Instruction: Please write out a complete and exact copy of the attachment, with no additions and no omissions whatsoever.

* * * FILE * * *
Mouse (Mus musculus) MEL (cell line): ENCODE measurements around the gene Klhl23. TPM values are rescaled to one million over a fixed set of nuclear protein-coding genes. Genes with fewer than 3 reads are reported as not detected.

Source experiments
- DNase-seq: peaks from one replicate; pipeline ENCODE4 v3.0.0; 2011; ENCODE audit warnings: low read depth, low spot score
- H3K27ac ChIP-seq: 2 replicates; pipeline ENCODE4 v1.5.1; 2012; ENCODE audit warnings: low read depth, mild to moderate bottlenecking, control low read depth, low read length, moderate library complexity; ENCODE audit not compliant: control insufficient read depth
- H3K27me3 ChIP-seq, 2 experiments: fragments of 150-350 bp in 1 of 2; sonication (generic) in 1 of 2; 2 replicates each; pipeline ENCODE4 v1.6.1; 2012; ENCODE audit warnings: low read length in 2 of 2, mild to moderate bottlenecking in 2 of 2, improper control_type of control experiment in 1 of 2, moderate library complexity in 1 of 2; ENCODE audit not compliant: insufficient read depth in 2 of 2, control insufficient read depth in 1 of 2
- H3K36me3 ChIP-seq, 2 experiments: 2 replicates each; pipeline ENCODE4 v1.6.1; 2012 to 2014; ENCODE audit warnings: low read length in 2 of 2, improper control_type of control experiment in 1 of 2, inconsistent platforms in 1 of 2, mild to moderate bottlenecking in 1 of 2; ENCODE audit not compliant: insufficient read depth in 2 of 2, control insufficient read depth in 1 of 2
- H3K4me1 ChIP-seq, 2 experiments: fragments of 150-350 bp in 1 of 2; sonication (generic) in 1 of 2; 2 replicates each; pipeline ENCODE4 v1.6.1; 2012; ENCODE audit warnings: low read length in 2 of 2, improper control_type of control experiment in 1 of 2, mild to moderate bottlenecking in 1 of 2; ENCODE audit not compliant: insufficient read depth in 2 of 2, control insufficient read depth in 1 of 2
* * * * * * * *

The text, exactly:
Mouse (Mus musculus) MEL (cell line): ENCODE measurements around the gene Klhl23. TPM values are rescaled to one million over a fixed set of nuclear protein-coding genes. Genes with fewer than 3 reads are reported as not detected.

Source experiments
- DNase-seq: peaks from one replicate; pipeline ENCODE4 v3.0.0; 2011; ENCODE audit warnings: low read depth, low spot score
- H3K27ac ChIP-seq: 2 replicates; pipeline ENCODE4 v1.5.1; 2012; ENCODE audit warnings: low read depth, mild to moderate bottlenecking, control low read depth, low read length, moderate library complexity; ENCODE audit not compliant: control insufficient read depth
- H3K27me3 ChIP-seq, 2 experiments: fragments of 150-350 bp in 1 of 2; sonication (generic) in 1 of 2; 2 replicates each; pipeline ENCODE4 v1.6.1; 2012; ENCODE audit warnings: low read length in 2 of 2, mild to moderate bottlenecking in 2 of 2, improper control_type of control experiment in 1 of 2, moderate library complexity in 1 of 2; ENCODE audit not compliant: insufficient read depth in 2 of 2, control insufficient read depth in 1 of 2
- H3K36me3 ChIP-seq, 2 experiments: 2 replicates each; pipeline ENCODE4 v1.6.1; 2012 to 2014; ENCODE audit warnings: low read length in 2 of 2, improper control_type of control experiment in 1 of 2, inconsistent platforms in 1 of 2, mild to moderate bottlenecking in 1 of 2; ENCODE audit not compliant: insufficient read depth in 2 of 2, control insufficient read depth in 1 of 2
- H3K4me1 ChIP-seq, 2 experiments: fragments of 150-350 bp in 1 of 2; sonication (generic) in 1 of 2; 2 replicates each; pipeline ENCODE4 v1.6.1; 2012; ENCODE audit warnings: low read length in 2 of 2, improper control_type of control experiment in 1 of 2, mild to moderate bottlenecking in 1 of 2; ENCODE audit not compliant: insufficient read depth in 2 of 2, control insufficient read depth in 1 of 2